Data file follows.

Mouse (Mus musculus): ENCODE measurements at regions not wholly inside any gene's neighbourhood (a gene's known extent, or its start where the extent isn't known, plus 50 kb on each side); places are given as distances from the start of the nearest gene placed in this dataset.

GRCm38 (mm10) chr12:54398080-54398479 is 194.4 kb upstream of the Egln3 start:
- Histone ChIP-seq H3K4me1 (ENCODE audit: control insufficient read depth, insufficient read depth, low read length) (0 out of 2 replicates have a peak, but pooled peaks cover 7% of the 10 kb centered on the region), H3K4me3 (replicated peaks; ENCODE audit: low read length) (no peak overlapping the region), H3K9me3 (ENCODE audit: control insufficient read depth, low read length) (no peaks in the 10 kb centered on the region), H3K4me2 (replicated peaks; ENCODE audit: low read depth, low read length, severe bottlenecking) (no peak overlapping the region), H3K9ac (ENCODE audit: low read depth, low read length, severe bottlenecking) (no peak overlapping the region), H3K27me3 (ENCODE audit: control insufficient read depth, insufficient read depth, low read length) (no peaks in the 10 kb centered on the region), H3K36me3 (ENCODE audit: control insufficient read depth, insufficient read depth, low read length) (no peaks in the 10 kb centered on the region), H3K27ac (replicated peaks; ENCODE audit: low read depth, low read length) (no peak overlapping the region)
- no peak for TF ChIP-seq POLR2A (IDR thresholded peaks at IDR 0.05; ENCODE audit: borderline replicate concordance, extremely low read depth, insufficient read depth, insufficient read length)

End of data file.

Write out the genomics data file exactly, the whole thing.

Mouse (Mus musculus): ENCODE measurements at regions not wholly inside any gene's neighbourhood (a gene's known extent, or its start where the extent isn't known, plus 50 kb on each side); places are given as distances from the start of the nearest gene placed in this dataset.

GRCm38 (mm10) chr12:54398080-54398479 is 194.4 kb upstream of the Egln3 start:
- Histone ChIP-seq H3K4me1 (ENCODE audit: control insufficient read depth, insufficient read depth, low read length) (0 out of 2 replicates have a peak, but pooled peaks cover 7% of the 10 kb centered on the region), H3K4me3 (replicated peaks; ENCODE audit: low read length) (no peak overlapping the region), H3K9me3 (ENCODE audit: control insufficient read depth, low read length) (no peaks in the 10 kb centered on the region), H3K4me2 (replicated peaks; ENCODE audit: low read depth, low read length, severe bottlenecking) (no peak overlapping the region), H3K9ac (ENCODE audit: low read depth, low read length, severe bottlenecking) (no peak overlapping the region), H3K27me3 (ENCODE audit: control insufficient read depth, insufficient read depth, low read length) (no peaks in the 10 kb centered on the region), H3K36me3 (ENCODE audit: control insufficient read depth, insufficient read depth, low read length) (no peaks in the 10 kb centered on the region), H3K27ac (replicated peaks; ENCODE audit: low read depth, low read length) (no peak overlapping the region)
- no peak for TF ChIP-seq POLR2A (IDR thresholded peaks at IDR 0.05; ENCODE audit: borderline replicate concordance, extremely low read depth, insufficient read depth, insufficient read length)